University of Trento
Fall 2013


The use of logic in computer science is very well-documented. The exponential increase of literature on every area of computer science has forced both definition and use of logical formalisms for knowledge representation and reasoning into greater complexity, and this complexity has in turn necessitated a deeper study of the principles by which logical models may be constucted. It has become more and more apparent, say since the 1989' First International Conference on the Principles of Knowledge Representation and Reasoning (KR-89), that knowledge representation models and reasoning models are only different views of the same common problem.

Different logic-based approaches to data and knowledge representation and reasoning are beginning to converge. It seems therefore useful to try to accelerate this process by trying to provide a survey, as uniform as possible presentation of the whole problem of logic-based modeling of data and knowlege, treating the subject on general theoretical lines, yet filled in with practical examples from real-world scenarios, problems and applications, with a particular attention paid to the borderlines and inter-relationships among all logics presented.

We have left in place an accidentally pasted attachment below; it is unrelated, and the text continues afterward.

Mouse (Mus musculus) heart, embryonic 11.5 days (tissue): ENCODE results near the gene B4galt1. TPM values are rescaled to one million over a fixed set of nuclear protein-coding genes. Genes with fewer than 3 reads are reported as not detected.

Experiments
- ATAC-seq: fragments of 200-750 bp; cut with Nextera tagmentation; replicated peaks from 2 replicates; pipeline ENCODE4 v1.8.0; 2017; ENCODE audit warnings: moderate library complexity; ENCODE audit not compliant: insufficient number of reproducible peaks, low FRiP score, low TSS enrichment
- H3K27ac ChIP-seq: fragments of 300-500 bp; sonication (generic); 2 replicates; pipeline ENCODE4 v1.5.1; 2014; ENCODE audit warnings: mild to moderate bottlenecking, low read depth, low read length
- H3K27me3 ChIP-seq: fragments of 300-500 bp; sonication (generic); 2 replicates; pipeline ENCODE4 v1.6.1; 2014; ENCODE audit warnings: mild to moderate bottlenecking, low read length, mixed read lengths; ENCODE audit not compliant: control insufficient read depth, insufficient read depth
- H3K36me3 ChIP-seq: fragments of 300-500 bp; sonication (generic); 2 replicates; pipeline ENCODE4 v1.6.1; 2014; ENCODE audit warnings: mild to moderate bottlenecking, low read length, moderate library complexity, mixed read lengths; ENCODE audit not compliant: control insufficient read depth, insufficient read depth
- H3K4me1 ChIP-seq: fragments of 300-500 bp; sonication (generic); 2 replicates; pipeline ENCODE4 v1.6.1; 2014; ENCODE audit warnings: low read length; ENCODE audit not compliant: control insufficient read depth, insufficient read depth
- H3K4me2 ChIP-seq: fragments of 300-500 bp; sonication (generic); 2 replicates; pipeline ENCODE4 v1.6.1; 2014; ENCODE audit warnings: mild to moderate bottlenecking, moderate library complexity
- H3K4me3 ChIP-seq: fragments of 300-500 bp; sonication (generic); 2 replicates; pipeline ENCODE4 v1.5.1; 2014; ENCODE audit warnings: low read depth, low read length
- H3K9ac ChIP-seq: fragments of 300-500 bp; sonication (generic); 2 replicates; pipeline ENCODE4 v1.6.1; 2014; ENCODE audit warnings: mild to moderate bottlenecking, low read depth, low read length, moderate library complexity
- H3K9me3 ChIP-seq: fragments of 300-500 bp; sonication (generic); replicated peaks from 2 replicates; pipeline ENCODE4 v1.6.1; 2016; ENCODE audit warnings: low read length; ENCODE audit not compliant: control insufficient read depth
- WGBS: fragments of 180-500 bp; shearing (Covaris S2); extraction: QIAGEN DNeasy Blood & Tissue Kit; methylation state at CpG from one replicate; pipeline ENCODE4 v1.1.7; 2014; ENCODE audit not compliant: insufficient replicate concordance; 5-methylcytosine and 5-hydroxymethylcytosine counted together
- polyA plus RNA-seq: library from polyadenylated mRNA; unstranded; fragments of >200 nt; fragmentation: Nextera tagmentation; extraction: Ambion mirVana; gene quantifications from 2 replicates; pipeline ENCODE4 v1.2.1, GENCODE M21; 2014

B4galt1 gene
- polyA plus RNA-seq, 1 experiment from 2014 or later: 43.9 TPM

There is as yet no unified theory of logic-based models for data and knowledge representation, and a good deal of practical systems and working devices are not logic-based in their design foundation and unsullied by any logical model. There is nevertheless a real need for the subject to be looked at as a whole.



University of Trento - Master in Computer Science